DEFINITION of 'Valuation Clause'
A provision in certain insurance policies that specifies the amount of money that the policy holder will receive from the insurer if an insured event occurs. The valuation clause stipulates a fixed amount of money that will be paid for insured property in the event of a loss. Several types of valuation clauses can be written, including replacement cost, actual cash value, stated amount and agreed value.
INVESTOPEDIA EXPLAINS 'Valuation Clause'
An insurance policy's valuation clause is important because it determines the dollar amount that will be paid in the event of a loss. Because different types of valuation clauses can be used, policyholders should review insurance policy details to determine if adequate coverage is in place.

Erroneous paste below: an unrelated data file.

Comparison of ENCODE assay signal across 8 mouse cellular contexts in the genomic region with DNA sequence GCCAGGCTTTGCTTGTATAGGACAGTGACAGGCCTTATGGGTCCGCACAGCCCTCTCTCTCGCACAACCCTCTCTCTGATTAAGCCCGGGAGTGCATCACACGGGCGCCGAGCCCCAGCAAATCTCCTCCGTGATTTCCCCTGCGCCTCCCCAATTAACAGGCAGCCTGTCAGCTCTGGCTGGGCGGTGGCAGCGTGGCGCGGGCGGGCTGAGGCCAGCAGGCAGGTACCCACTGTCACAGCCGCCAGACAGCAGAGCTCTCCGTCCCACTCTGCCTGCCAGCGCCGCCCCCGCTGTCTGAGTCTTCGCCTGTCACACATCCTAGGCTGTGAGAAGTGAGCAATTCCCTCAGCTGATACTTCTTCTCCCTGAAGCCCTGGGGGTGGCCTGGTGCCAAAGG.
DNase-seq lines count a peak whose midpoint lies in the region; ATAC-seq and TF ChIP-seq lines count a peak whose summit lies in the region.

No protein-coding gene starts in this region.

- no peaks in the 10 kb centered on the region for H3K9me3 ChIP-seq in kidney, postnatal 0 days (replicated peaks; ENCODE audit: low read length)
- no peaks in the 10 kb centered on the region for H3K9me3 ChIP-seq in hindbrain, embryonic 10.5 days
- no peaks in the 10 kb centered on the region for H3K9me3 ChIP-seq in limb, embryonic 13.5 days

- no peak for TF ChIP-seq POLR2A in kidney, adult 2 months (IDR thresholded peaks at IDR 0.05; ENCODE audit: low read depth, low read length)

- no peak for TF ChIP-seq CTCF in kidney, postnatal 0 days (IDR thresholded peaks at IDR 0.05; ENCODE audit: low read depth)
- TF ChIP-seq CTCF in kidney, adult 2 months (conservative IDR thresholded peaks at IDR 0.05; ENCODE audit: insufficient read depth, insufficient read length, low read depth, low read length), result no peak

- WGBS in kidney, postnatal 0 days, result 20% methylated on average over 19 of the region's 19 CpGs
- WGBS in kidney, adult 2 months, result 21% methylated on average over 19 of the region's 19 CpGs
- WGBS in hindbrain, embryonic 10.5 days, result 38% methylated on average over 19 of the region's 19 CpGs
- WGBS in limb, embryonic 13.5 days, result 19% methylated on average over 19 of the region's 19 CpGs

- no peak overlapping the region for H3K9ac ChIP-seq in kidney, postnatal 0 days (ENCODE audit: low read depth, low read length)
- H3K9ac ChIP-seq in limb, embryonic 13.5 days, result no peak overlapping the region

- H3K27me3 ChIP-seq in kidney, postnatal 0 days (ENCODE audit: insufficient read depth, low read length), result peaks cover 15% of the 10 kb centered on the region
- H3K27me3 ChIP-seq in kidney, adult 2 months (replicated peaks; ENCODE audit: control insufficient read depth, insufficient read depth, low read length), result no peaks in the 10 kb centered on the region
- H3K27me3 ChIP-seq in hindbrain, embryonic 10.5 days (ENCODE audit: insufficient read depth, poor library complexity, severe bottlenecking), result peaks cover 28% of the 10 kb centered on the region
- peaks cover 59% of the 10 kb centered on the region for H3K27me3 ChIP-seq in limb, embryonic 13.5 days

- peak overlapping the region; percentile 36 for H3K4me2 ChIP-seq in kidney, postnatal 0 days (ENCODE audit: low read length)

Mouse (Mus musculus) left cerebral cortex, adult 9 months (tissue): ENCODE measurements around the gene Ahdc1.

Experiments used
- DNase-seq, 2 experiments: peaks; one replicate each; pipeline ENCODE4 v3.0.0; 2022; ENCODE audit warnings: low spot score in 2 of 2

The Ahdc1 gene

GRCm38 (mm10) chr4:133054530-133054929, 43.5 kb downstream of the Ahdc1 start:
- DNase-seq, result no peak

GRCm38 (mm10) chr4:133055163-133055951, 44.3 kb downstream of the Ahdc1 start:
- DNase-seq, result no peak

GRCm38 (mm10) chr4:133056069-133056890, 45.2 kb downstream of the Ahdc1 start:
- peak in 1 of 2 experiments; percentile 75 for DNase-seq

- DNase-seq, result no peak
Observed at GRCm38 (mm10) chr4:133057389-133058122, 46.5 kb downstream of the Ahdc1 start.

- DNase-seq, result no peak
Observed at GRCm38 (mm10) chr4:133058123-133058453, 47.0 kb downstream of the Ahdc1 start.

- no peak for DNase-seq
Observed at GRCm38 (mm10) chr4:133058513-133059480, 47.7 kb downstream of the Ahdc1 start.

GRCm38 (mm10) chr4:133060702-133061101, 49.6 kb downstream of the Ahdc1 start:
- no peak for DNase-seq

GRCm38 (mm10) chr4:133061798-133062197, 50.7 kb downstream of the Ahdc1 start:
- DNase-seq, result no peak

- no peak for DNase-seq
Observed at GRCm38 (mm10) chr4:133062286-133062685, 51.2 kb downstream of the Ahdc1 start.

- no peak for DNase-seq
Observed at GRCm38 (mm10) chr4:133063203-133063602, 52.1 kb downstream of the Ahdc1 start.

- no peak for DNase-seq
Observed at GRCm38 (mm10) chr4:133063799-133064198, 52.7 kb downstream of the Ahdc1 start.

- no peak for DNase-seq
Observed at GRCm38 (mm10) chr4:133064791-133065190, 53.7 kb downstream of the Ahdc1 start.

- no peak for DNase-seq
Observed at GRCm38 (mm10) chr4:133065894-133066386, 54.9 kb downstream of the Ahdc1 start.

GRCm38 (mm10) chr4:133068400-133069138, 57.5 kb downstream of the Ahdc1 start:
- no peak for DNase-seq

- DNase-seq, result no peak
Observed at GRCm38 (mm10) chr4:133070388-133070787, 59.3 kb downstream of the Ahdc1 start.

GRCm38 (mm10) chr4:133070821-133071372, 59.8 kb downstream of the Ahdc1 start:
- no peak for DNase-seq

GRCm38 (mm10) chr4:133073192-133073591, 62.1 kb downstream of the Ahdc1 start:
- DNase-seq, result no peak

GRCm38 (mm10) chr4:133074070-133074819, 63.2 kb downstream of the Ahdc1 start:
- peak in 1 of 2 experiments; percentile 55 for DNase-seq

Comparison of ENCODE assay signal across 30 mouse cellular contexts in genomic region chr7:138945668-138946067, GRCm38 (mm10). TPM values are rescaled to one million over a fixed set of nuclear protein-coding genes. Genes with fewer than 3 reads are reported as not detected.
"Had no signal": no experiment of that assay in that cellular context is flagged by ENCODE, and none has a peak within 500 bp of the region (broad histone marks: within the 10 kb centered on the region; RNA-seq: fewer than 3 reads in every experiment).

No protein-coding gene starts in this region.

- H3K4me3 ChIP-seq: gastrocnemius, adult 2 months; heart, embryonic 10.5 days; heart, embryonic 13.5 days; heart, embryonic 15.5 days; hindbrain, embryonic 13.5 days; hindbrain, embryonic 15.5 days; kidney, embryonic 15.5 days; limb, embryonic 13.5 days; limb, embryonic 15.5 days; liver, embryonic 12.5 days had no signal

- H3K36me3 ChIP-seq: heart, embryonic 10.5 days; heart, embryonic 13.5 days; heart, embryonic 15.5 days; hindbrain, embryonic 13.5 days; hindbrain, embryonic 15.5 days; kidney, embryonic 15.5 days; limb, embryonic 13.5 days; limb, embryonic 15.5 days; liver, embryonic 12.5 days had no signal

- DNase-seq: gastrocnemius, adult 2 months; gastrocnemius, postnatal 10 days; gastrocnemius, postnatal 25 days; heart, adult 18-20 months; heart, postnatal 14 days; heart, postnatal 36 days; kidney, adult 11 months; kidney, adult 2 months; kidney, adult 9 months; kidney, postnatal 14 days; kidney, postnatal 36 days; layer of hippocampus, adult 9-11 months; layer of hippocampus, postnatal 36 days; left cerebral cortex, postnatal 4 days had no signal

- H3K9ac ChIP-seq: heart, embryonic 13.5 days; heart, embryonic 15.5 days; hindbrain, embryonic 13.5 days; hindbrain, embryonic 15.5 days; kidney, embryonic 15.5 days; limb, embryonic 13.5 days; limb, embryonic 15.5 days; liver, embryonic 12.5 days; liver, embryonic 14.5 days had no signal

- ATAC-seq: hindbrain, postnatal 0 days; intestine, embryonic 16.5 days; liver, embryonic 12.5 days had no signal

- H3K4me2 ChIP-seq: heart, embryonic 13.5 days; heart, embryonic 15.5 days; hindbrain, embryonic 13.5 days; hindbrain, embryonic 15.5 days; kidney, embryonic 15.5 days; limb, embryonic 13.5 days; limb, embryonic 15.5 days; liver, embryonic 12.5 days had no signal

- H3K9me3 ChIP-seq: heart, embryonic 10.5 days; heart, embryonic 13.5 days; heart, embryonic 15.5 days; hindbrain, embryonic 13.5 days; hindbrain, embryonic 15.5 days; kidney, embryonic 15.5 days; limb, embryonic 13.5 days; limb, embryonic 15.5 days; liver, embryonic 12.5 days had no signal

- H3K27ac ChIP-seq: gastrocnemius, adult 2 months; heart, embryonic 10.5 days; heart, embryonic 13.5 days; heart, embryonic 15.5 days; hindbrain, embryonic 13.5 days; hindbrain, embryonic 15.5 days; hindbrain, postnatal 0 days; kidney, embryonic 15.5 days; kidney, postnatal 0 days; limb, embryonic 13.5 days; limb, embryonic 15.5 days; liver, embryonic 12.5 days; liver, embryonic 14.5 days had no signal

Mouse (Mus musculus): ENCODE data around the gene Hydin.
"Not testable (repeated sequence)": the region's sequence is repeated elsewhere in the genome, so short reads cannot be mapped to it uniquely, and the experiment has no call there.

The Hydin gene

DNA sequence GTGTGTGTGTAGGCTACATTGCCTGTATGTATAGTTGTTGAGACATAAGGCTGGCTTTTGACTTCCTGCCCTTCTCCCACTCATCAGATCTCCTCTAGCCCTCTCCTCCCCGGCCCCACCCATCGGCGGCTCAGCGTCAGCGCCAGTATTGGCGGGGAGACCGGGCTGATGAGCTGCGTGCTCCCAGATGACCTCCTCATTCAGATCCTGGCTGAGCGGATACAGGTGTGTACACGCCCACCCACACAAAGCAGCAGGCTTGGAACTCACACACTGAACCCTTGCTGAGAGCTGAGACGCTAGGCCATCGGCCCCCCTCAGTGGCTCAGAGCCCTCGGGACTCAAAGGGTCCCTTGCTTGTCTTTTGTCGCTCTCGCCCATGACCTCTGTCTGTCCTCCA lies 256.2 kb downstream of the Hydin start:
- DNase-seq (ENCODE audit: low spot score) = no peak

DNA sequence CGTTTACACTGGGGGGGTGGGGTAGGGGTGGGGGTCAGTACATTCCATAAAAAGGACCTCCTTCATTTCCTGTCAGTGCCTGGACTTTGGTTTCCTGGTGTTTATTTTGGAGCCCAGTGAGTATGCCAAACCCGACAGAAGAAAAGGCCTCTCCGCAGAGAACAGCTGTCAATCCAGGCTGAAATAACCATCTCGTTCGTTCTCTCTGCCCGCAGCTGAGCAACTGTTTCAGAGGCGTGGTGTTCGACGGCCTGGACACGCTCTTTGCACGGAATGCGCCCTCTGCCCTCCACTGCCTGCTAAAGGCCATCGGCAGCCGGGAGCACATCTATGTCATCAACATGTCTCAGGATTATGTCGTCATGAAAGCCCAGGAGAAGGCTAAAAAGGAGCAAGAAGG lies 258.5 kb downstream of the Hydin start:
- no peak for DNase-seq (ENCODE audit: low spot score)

Valuation clauses can be based on:
Replacement cost: the cost to repair or replace property using the same level of quality as in the original property.
Actual cash value: the cost of repairing or replacing the property, minus any depreciation.
Stated amount: the maximum value of an insured item.
Agreed value: a fair market value to which to insurer and insured agree.
Insurance that is used to cover any type of commercial property. ...
A contract (policy) in which an individual or entity receives ...
A form of property insurance designed to protect an individual's ...
A financial professional that evaluates the risks of insuring ...
An insurance claims agent. A claims adjuster is charged with ...
A British insurance market where members join hands as syndicates ...